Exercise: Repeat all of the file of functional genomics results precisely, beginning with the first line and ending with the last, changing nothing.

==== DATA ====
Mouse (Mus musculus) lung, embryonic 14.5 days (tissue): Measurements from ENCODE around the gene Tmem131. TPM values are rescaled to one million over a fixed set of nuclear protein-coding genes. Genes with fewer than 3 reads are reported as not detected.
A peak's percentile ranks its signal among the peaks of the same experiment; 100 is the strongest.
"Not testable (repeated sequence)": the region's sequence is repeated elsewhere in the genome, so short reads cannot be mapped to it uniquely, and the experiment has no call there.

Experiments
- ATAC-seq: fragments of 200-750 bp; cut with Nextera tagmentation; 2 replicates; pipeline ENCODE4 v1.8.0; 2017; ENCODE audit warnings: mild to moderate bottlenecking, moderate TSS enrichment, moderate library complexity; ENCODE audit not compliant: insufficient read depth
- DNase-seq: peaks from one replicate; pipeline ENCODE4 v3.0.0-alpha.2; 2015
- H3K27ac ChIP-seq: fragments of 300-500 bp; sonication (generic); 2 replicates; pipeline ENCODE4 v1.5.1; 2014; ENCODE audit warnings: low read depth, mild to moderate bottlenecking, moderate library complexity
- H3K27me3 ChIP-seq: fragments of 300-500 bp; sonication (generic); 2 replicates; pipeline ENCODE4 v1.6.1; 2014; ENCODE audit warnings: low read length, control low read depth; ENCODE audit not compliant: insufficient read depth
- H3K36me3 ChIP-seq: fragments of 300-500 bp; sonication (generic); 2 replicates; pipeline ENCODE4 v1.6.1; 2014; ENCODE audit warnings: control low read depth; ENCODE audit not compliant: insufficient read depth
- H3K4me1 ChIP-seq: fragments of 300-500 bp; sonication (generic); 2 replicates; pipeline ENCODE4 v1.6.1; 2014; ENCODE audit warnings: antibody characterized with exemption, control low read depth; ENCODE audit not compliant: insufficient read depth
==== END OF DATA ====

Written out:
Mouse (Mus musculus) lung, embryonic 14.5 days (tissue): Measurements from ENCODE around the gene Tmem131. TPM values are rescaled to one million over a fixed set of nuclear protein-coding genes. Genes with fewer than 3 reads are reported as not detected.
A peak's percentile ranks its signal among the peaks of the same experiment; 100 is the strongest.
"Not testable (repeated sequence)": the region's sequence is repeated elsewhere in the genome, so short reads cannot be mapped to it uniquely, and the experiment has no call there.

Experiments
- ATAC-seq: fragments of 200-750 bp; cut with Nextera tagmentation; 2 replicates; pipeline ENCODE4 v1.8.0; 2017; ENCODE audit warnings: mild to moderate bottlenecking, moderate TSS enrichment, moderate library complexity; ENCODE audit not compliant: insufficient read depth
- DNase-seq: peaks from one replicate; pipeline ENCODE4 v3.0.0-alpha.2; 2015
- H3K27ac ChIP-seq: fragments of 300-500 bp; sonication (generic); 2 replicates; pipeline ENCODE4 v1.5.1; 2014; ENCODE audit warnings: low read depth, mild to moderate bottlenecking, moderate library complexity
- H3K27me3 ChIP-seq: fragments of 300-500 bp; sonication (generic); 2 replicates; pipeline ENCODE4 v1.6.1; 2014; ENCODE audit warnings: low read length, control low read depth; ENCODE audit not compliant: insufficient read depth
- H3K36me3 ChIP-seq: fragments of 300-500 bp; sonication (generic); 2 replicates; pipeline ENCODE4 v1.6.1; 2014; ENCODE audit warnings: control low read depth; ENCODE audit not compliant: insufficient read depth
- H3K4me1 ChIP-seq: fragments of 300-500 bp; sonication (generic); 2 replicates; pipeline ENCODE4 v1.6.1; 2014; ENCODE audit warnings: antibody characterized with exemption, control low read depth; ENCODE audit not compliant: insufficient read depth